Friday, February 20, 2009

Just Sayin'

For a few months, probably since Nov. 5th at least, I've been kicking around the idea of a truth and reconciliation commission approach to looking into possible (he says politely) crimes committed by the Bush Administration. My thinking on this has been driven by a small amount of sympathy for those who were in charge being understandably panicked right after 9/11, plus a large feeling that it could bring progress on all of our problems in the here and now to a standstill, plus a feeling of about the same size that you can't just let the last eight years get swept under the rug. The T&RC approach seems like a way to duck the worst of the witch hunt! accusations that, say, a special prosecutor investigation would provoke. And really, at this point, momentary fantasies of W cutting brush, for real, on a chain gang, for a lot longer than it takes to take a picture aside, I'm not out for vengeance so much as I just want to know what happened so we can know what we have to fix.

I'm happy to see the idea actually getting brought up by some Dems with clout, but I'm going to hold off on looking into it seriously until I get the sense there's a little more there there. (I remain occasionally allergic to hope.) But I couldn't help but noticing that as soon as the Dems started making a little noise in this direction, the vast right wing noise machine revved right up.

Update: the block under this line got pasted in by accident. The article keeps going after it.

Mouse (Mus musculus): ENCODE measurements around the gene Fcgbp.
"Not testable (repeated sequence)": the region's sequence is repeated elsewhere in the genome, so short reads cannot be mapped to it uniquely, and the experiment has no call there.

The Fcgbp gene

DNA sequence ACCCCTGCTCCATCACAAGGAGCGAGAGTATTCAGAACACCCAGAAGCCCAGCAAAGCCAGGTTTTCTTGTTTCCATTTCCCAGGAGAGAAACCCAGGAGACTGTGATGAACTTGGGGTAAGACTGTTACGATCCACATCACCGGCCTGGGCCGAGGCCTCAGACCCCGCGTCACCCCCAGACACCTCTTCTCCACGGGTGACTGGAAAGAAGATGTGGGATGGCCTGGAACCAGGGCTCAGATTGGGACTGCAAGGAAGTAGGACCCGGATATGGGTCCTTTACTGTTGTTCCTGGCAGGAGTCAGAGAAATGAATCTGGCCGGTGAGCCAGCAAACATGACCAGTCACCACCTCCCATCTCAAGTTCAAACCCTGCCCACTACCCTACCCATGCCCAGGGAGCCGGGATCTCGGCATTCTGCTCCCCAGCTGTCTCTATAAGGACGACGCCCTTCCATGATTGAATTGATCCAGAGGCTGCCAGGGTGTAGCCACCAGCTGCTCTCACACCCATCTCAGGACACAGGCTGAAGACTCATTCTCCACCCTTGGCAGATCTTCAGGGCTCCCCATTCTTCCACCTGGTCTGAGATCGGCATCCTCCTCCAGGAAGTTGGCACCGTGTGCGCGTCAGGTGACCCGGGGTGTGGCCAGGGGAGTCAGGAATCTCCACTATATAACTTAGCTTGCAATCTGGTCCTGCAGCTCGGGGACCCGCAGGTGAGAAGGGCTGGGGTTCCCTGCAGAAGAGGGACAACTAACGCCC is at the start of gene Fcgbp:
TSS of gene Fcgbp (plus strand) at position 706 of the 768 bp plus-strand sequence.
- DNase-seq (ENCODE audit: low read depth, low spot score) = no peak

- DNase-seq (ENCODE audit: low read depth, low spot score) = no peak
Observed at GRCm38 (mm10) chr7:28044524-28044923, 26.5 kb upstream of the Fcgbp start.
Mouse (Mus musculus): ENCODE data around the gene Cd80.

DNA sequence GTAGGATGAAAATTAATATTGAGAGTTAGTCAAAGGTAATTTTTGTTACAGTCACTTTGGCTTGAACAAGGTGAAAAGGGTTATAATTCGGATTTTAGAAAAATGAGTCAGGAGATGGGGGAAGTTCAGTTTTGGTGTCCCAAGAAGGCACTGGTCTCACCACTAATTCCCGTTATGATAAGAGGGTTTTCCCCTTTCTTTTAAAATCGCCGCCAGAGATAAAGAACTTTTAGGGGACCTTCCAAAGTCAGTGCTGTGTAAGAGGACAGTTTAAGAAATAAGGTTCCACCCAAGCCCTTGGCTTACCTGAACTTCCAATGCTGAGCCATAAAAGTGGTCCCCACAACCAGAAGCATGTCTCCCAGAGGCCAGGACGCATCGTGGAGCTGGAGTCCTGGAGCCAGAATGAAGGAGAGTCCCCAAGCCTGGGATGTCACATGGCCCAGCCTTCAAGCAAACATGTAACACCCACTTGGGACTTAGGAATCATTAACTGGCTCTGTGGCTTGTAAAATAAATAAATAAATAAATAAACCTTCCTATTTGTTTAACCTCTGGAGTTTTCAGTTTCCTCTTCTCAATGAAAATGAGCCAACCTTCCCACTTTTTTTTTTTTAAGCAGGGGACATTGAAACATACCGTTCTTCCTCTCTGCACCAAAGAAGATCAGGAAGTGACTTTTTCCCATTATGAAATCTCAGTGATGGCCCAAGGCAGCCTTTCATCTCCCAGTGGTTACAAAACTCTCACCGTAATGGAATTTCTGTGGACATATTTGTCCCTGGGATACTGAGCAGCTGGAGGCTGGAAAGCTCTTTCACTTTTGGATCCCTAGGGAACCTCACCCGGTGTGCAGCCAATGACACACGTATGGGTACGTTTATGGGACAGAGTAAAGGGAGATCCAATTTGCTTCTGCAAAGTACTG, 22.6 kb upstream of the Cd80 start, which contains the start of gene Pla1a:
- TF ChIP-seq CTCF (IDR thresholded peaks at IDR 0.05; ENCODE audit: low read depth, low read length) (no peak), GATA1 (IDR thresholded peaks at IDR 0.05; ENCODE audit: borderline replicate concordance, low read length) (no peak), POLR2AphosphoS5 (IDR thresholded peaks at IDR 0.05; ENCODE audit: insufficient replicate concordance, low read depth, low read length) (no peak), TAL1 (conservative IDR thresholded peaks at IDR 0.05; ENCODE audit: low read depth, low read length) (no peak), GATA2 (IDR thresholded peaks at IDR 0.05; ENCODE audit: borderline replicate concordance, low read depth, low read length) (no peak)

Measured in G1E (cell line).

Case in point: Atrios says:

Every village has an idiot -- but what if the entire village is rife with them?

Apparently, their names go into Fred Hiatt's speed dial directory.

Yeah, that Fred Hiatt. WaPo editor (cf.).

One of the op-eds Atrios linked to was about the possible T&RC idea, one of those Very Serious thumbsuckers Warning Of Consequences, by two guys I never heard of, David B. Rivkin Jr. and Lee A. Casey. Scrolled down to the bottom after I could get my eyes to stop rolling from reading the first few paragraphs …

The writers are Washington lawyers who served in the Justice Department during the administrations of Ronald Reagan and George H.W. Bush.

Next question?


ArtSparker said...

I think about that too- whether a hue and cry about Bush would divert our attention, Part of the reason we got into this was evasion of responsibility - to focus on individuals, even individuals who did a lot of harm, may be a distraction both from our own involvement (houses bought with no down payments, most of the electorate being behind the War in Iraq) and ability at present to fix the mess as it stands. But in the most just of all possible worlds, Bush and others would be serving time.

bjkeefe said...

You're right about the evasion of responsibility aspect, Susan. I should have added it to the list of conflicting factors that have left me less than bloodthirsty for investigations. As you say, the Dems in Congress let a lot of this happen, and most of the electorate was giving them the clear signal of approval.

Still, given how much lying it took to get everyone to that state prior to the invasion of Iraq, and toss in all the things that we would not have wanted done in our name (torture, wiretapping, kidnappings, profiteering with cronies like Blackwater and Halliburton/KBR) once the war started, along with all of the other questionable activities less directly related to The War on Turrur, ...

Well, I can work myself back into an angry and punitive mindset without half-trying, that's for sure.

But, deep breath, it's getting it all out in the open that I care most about now.